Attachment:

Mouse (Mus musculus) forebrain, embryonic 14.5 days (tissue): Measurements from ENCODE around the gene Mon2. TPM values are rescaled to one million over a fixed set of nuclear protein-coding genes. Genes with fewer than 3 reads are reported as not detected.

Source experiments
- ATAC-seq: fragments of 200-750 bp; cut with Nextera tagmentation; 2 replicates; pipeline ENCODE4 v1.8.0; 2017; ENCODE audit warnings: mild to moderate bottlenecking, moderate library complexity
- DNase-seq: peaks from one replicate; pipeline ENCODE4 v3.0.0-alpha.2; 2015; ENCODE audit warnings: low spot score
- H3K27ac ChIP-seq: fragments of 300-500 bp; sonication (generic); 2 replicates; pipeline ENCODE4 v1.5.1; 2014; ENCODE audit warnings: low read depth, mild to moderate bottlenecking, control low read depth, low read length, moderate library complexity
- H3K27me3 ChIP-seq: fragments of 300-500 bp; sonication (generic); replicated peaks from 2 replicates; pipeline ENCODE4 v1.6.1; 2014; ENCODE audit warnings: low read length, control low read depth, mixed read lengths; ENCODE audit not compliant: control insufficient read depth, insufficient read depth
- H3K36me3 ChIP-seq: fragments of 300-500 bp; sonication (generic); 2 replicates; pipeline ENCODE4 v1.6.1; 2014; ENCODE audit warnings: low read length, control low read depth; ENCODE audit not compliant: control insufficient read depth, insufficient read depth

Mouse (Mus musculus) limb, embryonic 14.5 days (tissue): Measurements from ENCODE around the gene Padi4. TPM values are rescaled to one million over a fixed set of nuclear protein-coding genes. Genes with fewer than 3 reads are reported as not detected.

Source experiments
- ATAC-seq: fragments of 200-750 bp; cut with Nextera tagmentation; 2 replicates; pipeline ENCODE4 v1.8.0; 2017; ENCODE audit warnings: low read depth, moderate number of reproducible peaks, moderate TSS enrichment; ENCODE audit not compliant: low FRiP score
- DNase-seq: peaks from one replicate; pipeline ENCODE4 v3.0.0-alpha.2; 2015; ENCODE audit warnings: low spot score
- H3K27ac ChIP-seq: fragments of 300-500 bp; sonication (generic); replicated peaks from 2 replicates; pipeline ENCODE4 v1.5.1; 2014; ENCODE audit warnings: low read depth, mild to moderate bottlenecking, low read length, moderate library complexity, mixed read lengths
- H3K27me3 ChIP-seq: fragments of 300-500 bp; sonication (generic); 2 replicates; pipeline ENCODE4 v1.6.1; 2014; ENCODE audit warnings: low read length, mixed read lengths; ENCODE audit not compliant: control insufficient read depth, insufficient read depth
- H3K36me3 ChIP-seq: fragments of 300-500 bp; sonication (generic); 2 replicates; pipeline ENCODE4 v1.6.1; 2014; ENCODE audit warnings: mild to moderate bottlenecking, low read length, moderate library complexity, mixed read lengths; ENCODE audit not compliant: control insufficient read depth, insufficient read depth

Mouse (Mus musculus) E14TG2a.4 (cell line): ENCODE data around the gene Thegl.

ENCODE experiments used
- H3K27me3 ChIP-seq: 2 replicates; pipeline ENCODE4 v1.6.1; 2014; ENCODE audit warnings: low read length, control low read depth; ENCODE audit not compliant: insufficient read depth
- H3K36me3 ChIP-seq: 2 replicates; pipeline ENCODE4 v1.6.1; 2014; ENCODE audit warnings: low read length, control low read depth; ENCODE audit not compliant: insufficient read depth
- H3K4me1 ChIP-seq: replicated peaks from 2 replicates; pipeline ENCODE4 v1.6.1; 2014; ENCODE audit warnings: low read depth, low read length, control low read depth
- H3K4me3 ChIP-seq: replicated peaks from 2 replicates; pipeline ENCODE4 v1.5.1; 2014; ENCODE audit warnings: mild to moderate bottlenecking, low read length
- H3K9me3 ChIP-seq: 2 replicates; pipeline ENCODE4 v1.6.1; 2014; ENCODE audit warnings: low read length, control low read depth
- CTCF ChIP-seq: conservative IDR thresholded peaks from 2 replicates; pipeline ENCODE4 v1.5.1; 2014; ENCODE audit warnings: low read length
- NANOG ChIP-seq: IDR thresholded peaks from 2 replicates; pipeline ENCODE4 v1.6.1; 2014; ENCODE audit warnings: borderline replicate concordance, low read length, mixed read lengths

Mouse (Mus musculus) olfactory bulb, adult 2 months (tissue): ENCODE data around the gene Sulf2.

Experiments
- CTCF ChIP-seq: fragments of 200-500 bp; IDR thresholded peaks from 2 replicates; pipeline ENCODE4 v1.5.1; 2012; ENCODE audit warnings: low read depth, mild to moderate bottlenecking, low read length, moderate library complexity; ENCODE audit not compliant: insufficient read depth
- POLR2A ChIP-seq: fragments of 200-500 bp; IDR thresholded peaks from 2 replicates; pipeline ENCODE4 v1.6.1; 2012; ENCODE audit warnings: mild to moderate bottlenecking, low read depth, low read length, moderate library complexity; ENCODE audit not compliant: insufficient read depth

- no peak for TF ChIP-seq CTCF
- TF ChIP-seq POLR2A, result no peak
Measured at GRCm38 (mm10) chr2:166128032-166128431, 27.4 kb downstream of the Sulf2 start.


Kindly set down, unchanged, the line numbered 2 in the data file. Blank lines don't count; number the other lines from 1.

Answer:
Source experiments